The greatest lesson you will ever learn in business is the one that you are about to learn (unless you have already learned it). Before revealing what this powerful lesson is, let me ask a few questions. Do you remember why you went into business for yourself? Was it to "work for yourself"? Was it to make lots of money? Was it so that you could have more time for yourself? To be your own boss?
A 24 hour a day/7 day a week JOB?
If you are like most people, after going into business, you realized how much work was involved. You effectively gained a 24 hour a day/7 day a week J-O- B. Do we even know how to spell vacation anymore?? Oh I remember - vacation is going to a carpet cleaning convention!!
The greatest business lesson you will ever learn is this: Your business exists for one reason, and one reason only. And that is to help you achieve your life goals. What I mean by life goals, is what is your life supposed to be about? What kind of lifestyle do you want to lead? What kind of home do you want to live in? How much money do you want to make? What kind of social or ministry activities do you want to be involved in?
Everyone is different
Everyone's life goals and lifestyle goals are different. The more specific you are about what you want out of life, the more specific actions you will be able to take in building your business. Instead of just building the business to become bigger or better, think about what it is that you want out of life. Instead of thinking about what you need to do for the business, think about what the business needs to do for you.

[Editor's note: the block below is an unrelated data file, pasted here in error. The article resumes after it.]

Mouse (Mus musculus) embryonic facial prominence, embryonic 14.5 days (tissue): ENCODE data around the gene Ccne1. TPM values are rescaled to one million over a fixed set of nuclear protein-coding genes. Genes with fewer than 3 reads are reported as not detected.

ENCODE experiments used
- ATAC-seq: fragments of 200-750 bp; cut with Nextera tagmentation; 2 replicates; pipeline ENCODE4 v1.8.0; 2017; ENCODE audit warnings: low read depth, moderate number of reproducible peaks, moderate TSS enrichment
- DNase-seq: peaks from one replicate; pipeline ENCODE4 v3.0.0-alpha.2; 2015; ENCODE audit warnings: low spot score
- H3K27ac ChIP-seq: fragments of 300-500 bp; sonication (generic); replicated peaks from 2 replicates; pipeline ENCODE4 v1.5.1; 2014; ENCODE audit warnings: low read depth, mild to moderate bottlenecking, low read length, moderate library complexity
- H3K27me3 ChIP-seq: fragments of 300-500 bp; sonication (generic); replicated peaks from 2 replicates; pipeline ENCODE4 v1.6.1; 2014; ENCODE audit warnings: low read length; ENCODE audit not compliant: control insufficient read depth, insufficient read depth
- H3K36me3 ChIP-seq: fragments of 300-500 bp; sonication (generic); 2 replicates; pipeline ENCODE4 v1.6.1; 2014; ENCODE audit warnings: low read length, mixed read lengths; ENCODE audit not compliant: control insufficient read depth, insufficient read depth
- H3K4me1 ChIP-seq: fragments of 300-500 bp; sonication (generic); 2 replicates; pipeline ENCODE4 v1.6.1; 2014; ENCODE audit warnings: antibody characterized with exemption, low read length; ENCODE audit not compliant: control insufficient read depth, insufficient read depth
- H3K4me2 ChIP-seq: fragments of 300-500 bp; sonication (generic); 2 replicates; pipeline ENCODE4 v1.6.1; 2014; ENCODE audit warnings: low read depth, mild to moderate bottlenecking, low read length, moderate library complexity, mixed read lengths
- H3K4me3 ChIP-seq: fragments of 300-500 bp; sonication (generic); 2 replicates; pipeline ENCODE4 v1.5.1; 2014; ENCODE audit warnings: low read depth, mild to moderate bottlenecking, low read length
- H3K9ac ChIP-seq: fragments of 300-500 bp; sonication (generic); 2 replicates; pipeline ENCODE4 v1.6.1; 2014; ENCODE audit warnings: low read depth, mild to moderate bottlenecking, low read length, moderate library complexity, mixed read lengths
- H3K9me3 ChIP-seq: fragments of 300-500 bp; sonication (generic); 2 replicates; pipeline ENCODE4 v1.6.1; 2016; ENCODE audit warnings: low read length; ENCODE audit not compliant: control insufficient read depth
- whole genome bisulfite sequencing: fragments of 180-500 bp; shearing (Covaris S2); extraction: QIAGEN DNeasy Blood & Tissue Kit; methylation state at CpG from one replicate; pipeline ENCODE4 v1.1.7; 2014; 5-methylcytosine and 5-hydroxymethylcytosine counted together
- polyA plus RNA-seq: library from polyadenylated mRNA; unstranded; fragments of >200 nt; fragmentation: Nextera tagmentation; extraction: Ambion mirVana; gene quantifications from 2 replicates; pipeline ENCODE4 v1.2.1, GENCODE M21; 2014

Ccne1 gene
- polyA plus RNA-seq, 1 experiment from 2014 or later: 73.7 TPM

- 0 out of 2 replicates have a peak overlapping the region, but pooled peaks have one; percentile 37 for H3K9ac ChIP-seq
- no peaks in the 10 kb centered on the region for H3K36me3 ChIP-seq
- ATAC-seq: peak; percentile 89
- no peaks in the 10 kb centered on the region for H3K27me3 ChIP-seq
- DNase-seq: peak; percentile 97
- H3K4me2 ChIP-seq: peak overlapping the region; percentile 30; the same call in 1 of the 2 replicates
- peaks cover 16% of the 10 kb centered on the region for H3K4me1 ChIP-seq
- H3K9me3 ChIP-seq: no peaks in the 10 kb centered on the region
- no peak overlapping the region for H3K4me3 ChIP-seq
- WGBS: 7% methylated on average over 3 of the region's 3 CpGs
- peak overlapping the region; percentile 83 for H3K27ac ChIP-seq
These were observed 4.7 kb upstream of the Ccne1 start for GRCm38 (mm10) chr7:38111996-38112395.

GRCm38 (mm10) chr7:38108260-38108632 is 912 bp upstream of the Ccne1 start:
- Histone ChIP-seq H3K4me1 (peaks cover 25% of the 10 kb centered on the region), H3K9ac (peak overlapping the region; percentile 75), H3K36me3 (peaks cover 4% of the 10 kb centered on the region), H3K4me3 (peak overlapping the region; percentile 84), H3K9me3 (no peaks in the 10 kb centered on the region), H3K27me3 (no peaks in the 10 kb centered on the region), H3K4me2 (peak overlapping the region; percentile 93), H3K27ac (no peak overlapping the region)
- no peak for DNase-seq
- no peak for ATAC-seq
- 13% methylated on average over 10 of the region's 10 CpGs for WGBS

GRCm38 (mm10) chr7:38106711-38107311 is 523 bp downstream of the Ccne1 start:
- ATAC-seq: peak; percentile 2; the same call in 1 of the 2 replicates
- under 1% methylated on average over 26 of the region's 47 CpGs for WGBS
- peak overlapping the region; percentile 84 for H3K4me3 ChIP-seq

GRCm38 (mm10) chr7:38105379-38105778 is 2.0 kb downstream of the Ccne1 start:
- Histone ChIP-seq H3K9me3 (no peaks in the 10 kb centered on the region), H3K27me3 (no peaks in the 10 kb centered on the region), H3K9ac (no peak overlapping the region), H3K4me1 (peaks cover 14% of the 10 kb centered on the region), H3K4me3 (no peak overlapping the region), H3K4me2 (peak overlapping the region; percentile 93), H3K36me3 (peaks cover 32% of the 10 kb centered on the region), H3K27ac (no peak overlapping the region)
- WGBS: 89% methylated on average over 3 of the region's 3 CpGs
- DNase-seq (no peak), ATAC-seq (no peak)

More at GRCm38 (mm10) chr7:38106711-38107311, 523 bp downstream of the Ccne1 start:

Your business is a vehicle to help you achieve your life goals. The action that you take in your business will determine whether you meet your life goals or not.
The Entrepreneurial Myth
A book by Dr. Michael Gerber called "The E-Myth Revisited" explores how people who go into business become enslaved by it. They open a business without realizing the many daunting functions that take place.
In this book Dr. Gerber explains what he calls "the entrepreneurial seizure". This is a phenomenon that takes place when a person who knows how to do a certain technical process well (like cleaning carpet), and assumes because of that, they can have a great business cleaning carpet. This is a deadly assumption. They quickly realize that someone has to do the marketing. Someone has to do the bookkeeping. Someone has to answer the telephone and so on. All of a sudden, it is not about cleaning carpet anymore. It's about running a business. Carpet cleaning happens to be the service that is provided, but Gerber says that success is in working "on" the business instead "in" it.
So, in order to reach your goal of going into business (like taking a certain amount of time off), is going to require some working "on" the business. It will take planning the business rather than simply letting things happen by accident. Success doesn't happen by accident - it happens by intentionally focusing on what YOU want out of life and designing your business around that.
Phenomenal Products, Inc.